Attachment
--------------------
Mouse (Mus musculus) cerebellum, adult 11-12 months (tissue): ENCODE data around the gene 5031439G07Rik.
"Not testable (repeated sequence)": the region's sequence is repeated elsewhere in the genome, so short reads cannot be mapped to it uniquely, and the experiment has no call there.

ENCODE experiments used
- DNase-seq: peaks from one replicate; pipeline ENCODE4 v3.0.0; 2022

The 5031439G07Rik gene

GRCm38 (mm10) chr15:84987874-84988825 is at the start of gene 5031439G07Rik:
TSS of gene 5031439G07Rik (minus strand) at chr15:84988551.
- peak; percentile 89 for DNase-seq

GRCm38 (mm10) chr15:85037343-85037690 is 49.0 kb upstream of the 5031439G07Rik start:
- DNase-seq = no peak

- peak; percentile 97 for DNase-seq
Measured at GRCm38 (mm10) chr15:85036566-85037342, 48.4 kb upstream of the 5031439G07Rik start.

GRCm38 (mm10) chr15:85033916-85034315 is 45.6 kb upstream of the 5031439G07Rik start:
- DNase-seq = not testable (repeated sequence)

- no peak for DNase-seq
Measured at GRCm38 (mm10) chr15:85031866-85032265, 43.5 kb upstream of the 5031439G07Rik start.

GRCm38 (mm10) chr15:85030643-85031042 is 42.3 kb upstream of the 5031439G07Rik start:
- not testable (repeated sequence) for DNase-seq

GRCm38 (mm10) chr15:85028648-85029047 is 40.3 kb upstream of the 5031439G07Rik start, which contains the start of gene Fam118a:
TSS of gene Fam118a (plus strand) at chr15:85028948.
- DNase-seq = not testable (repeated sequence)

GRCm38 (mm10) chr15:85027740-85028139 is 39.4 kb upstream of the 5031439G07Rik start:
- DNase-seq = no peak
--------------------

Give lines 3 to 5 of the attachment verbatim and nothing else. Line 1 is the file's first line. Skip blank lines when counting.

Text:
ENCODE experiments used
- DNase-seq: peaks from one replicate; pipeline ENCODE4 v3.0.0; 2022

The 5031439G07Rik gene